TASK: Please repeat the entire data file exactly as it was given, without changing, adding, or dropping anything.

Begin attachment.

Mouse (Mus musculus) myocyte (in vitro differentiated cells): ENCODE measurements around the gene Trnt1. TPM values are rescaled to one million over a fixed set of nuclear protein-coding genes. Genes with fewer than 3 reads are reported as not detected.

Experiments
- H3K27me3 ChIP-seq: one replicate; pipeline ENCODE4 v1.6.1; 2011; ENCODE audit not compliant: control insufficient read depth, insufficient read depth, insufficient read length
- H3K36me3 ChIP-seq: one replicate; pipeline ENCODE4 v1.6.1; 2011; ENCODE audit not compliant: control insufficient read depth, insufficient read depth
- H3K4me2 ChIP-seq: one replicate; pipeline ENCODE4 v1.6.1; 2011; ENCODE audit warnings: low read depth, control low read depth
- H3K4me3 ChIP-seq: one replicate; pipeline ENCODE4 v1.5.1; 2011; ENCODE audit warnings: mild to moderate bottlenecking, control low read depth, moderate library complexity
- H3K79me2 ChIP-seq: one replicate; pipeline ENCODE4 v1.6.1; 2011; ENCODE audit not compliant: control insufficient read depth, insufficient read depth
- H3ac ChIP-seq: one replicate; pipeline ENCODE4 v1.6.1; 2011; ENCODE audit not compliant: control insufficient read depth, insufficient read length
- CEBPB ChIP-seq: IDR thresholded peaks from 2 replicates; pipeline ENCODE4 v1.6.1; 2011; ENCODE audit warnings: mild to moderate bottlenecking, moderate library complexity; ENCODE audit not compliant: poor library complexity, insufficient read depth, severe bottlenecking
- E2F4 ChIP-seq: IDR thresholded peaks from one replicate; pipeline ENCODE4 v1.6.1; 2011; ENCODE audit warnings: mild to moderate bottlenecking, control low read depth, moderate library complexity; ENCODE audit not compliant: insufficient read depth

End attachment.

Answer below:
Mouse (Mus musculus) myocyte (in vitro differentiated cells): ENCODE measurements around the gene Trnt1. TPM values are rescaled to one million over a fixed set of nuclear protein-coding genes. Genes with fewer than 3 reads are reported as not detected.

Experiments
- H3K27me3 ChIP-seq: one replicate; pipeline ENCODE4 v1.6.1; 2011; ENCODE audit not compliant: control insufficient read depth, insufficient read depth, insufficient read length
- H3K36me3 ChIP-seq: one replicate; pipeline ENCODE4 v1.6.1; 2011; ENCODE audit not compliant: control insufficient read depth, insufficient read depth
- H3K4me2 ChIP-seq: one replicate; pipeline ENCODE4 v1.6.1; 2011; ENCODE audit warnings: low read depth, control low read depth
- H3K4me3 ChIP-seq: one replicate; pipeline ENCODE4 v1.5.1; 2011; ENCODE audit warnings: mild to moderate bottlenecking, control low read depth, moderate library complexity
- H3K79me2 ChIP-seq: one replicate; pipeline ENCODE4 v1.6.1; 2011; ENCODE audit not compliant: control insufficient read depth, insufficient read depth
- H3ac ChIP-seq: one replicate; pipeline ENCODE4 v1.6.1; 2011; ENCODE audit not compliant: control insufficient read depth, insufficient read length
- CEBPB ChIP-seq: IDR thresholded peaks from 2 replicates; pipeline ENCODE4 v1.6.1; 2011; ENCODE audit warnings: mild to moderate bottlenecking, moderate library complexity; ENCODE audit not compliant: poor library complexity, insufficient read depth, severe bottlenecking
- E2F4 ChIP-seq: IDR thresholded peaks from one replicate; pipeline ENCODE4 v1.6.1; 2011; ENCODE audit warnings: mild to moderate bottlenecking, control low read depth, moderate library complexity; ENCODE audit not compliant: insufficient read depth